Austria's Styrian Spirit calls in bankruptcy administrators

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Austrian regional carrier Styrian Spirit has filed for bankruptcy protection but prospects for the carrier appear bleak as it prepares to lay off all 152 staff members.

The Graz-based airline suspended operations today after failing to secure fresh financing.

Karnten Tourismus Holding is a key Styrian shareholder. Chief executive Reinhard Zechner says: “This is the end of the airline. People have lost their jobs and the airline does not exist [any more]. There is no more chance.”

Formalities for the airline’s entry into bankruptcy protection will be finalised on 27 March.

Styrian yesterday failed to secure €5 million ($6 million) in funding from 1% shareholder Grazer Stadtwerke, which owns Graz Airport, owing to the airline’s debt levels. Zechner confirms that this prompted today’s decision to stop the carrier’s operations.

Karnten Tourismus Holding has 42.85% of Styrian while 11.14% belongs to Solvenia’s Maribor Airport owner Prevent. Another 46.01% belongs to local Styrian private investors.

Styrian owns two of its aircraft – a Bombardier CRJ700 and CRJ200 – while its other three CRJ200 jets are owned by Bombardier Capital. The airline also has a Bombardier CRJ900 on order.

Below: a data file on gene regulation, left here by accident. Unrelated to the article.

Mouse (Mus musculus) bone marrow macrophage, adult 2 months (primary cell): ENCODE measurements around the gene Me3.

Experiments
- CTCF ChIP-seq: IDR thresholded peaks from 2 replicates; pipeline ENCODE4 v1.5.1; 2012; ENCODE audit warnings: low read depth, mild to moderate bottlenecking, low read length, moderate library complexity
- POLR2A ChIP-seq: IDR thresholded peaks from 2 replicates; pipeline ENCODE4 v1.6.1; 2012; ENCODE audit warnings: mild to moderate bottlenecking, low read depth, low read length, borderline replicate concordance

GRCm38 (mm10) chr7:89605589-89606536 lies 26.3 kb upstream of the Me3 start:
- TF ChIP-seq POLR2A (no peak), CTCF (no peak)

It earlier emerged that Styrian was, until yesterday, hoping to secure €5 million in funding from 1% shareholder Grazer Stadtwerke. But the investor, during its general assembly yesterday, decided against the move owing to the airline’s debt levels.

A Grazer Stadtwerke spokeswoman claims that the airline’s suspension of operations is “because of that, for sure”, adding: “At the general assembly our managers put on paper the research that we have performed over the last few months.

“They said that, because of all the debts of the airline, it is not possible for Grazer Stadtwerke to become a bigger shareholder now. They have such big debts that it’s impossible for us to make such a business decision.”

Styria would have needed need to invest €6 million and Salzburg Airport would have had to double its €1.5 million investment offer for Grazer Stadtwerke to have reconsidered. The spokeswoman said: “There can’t be any debts. That’s the biggest part.”

Grazer Stadtwerke also wanted a change to Styrian’s business plan, involving cutting the fleet to four aircraft and operating only from Graz via Salzburg to Stuttgart, Zurich, Paris and possibly Berlin. That would have involved axing the airline’s services via Maribo and Klagenfurt.